i too agree that if the nighbors intentions are good he is ok like her i am in a 25 yr difference relationship and have some older friends you need to ask your son if he is uncomfortable with the situation though and if he is then something needs to be said and if he looses his job then he didnt need that one anyway. you dont really know these people and perhaps by them asking questions about your past time is their way of getting to know you and your dislikes and so on just tell your son to try and push out there that you would like him to not share too much info and if the neighbors are persistant stand up to them its ok to say something you have a right



answers from Dallas on

he sounds like a nice man. Maybe you should make friends with him as well. Why is the world moved away from being neighborly and close knit in the hood?
most of my friends have been older than me all of my life - 8-25 years older. I was often told I was an old soul. They are wonderful people that give great advice from their life experiences - I can have more thoughtful conversations and meaningful moments with them. They help when my parents aren't around and I'm sure I bring some sense of youth or fill a nurturing need in their lives as well. none of the friends my age like to birdwatch or garden nearly as much as my older friends! 22 yr old boys often just drink and talk and have rather silly concerns. Maybe he's having some more adult conversations? On the other hand, if the person is from a different walk of life than what your son has experienced thus far - this relationship could offer him first hand witness of way to be or not to be as he grows into manhood. - After all - this man is a business owner and a parent. . not bad things to be!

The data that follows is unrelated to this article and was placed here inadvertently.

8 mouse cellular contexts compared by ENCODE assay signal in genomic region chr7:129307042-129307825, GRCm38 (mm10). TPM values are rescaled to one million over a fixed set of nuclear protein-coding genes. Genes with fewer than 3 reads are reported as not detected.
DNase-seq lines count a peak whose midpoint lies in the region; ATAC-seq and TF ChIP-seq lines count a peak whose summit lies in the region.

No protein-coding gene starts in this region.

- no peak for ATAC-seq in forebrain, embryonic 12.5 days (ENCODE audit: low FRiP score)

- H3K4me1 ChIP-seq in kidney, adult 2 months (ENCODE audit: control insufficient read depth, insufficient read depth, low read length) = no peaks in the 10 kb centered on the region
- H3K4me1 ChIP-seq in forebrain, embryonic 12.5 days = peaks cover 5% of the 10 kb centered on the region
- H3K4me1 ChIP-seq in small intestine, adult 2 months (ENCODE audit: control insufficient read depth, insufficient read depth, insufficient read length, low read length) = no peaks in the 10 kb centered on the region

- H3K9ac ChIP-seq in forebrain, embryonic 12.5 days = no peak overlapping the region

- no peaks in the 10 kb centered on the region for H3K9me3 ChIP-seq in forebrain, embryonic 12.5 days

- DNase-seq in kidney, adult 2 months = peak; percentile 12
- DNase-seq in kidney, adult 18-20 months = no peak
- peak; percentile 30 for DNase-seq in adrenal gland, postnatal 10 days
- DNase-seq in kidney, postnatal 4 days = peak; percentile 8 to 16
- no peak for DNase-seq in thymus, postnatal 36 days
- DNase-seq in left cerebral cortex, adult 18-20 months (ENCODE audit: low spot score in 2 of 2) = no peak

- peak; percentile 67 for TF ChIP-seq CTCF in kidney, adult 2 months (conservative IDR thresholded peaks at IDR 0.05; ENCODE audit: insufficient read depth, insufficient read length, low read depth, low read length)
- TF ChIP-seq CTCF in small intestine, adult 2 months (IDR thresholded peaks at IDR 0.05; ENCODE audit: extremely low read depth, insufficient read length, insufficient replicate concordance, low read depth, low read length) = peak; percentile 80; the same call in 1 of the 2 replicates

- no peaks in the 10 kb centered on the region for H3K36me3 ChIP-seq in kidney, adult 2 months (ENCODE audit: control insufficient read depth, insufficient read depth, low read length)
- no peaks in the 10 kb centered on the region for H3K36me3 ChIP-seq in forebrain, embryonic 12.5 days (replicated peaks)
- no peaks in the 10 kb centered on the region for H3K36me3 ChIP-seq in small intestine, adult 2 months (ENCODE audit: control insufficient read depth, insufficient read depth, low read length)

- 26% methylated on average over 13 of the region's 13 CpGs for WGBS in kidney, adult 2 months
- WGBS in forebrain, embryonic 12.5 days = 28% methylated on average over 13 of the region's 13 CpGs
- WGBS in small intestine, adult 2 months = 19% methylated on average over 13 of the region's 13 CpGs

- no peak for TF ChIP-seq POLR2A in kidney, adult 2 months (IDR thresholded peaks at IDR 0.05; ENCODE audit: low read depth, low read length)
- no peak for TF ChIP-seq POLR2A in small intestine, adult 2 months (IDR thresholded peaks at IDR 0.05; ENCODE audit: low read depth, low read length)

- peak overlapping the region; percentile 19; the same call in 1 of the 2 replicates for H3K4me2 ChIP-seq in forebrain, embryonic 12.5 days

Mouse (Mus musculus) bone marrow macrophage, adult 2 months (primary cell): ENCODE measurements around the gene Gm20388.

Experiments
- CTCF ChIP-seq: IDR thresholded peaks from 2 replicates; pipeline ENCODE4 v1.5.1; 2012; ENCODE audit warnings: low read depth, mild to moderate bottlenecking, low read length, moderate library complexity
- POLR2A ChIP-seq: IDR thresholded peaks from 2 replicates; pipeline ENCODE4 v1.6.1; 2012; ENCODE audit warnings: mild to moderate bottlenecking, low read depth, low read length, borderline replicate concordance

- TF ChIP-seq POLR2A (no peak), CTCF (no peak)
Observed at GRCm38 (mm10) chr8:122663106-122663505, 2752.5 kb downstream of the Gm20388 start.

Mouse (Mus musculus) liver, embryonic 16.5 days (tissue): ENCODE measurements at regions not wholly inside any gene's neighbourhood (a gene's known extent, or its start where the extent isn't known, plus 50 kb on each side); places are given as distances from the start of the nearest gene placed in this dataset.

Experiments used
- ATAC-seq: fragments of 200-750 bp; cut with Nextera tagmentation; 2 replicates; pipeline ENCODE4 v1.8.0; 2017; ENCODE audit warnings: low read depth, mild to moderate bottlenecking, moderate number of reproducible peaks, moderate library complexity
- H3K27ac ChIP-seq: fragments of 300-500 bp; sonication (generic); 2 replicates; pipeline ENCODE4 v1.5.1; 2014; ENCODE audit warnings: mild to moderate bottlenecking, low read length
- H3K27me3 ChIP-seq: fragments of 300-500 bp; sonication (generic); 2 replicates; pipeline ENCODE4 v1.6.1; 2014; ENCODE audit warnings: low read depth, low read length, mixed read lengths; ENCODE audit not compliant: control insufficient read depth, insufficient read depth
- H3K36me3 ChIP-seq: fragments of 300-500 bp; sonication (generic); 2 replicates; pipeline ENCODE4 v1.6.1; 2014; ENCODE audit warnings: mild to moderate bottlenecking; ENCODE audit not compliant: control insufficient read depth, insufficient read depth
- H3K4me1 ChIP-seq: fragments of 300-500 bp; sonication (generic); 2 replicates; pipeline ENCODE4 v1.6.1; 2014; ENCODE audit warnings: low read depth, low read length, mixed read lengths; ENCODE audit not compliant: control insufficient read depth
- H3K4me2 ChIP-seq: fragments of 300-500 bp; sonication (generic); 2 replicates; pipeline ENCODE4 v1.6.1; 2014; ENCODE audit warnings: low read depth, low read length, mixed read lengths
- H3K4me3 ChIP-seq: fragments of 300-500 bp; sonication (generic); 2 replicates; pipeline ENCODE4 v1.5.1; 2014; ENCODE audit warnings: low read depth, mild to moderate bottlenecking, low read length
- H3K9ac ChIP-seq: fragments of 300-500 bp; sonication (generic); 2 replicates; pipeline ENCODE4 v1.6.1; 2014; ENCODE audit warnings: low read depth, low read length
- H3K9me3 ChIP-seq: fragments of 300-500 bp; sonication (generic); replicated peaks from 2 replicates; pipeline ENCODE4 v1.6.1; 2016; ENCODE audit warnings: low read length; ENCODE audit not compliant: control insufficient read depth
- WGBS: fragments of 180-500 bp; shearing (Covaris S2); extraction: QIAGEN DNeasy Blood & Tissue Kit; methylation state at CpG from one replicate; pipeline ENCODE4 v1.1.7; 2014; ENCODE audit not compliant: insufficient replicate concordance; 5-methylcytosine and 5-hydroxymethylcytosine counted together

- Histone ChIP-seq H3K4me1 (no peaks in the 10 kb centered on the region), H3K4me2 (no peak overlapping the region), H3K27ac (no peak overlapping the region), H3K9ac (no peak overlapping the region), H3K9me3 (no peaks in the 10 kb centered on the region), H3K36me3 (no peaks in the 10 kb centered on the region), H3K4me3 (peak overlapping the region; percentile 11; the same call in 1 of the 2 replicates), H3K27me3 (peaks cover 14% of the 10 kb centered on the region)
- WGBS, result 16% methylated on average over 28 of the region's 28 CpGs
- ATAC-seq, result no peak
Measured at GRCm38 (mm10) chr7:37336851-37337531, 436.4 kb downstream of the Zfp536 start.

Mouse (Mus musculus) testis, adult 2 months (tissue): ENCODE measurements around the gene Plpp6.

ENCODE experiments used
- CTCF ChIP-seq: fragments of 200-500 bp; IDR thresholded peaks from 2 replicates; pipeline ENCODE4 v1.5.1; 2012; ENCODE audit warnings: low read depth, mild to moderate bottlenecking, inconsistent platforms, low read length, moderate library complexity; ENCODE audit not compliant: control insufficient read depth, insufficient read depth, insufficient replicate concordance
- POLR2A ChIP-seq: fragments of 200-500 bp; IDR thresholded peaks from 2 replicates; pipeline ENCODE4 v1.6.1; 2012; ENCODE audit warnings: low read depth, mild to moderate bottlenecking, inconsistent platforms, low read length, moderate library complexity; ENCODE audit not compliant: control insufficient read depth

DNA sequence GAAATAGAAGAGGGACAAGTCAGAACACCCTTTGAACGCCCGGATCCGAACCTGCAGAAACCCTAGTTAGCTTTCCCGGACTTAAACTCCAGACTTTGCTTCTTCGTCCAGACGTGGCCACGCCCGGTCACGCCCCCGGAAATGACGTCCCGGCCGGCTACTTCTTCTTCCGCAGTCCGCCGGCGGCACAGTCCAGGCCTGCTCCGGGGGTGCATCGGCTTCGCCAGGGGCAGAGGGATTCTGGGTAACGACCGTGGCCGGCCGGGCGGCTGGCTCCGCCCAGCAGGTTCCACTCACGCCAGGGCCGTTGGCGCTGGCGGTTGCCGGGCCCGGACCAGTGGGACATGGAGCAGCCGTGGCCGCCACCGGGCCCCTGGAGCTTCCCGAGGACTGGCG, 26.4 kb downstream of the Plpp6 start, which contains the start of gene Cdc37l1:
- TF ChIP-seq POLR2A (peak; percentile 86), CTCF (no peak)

now if your son doesn't want to hang out with the man so much. . this could be an early lesson in standing his ground and being true to himself and doing what he really wants to rather than what someone else wants. . or in learning that sometimes we are obligated to do things we aren't thrilled about to show respect. . also good lessons and often learned a bit later than 22.



answers from Denver on

I would be suspicious about the neighbor's motives. That's all I am going to say.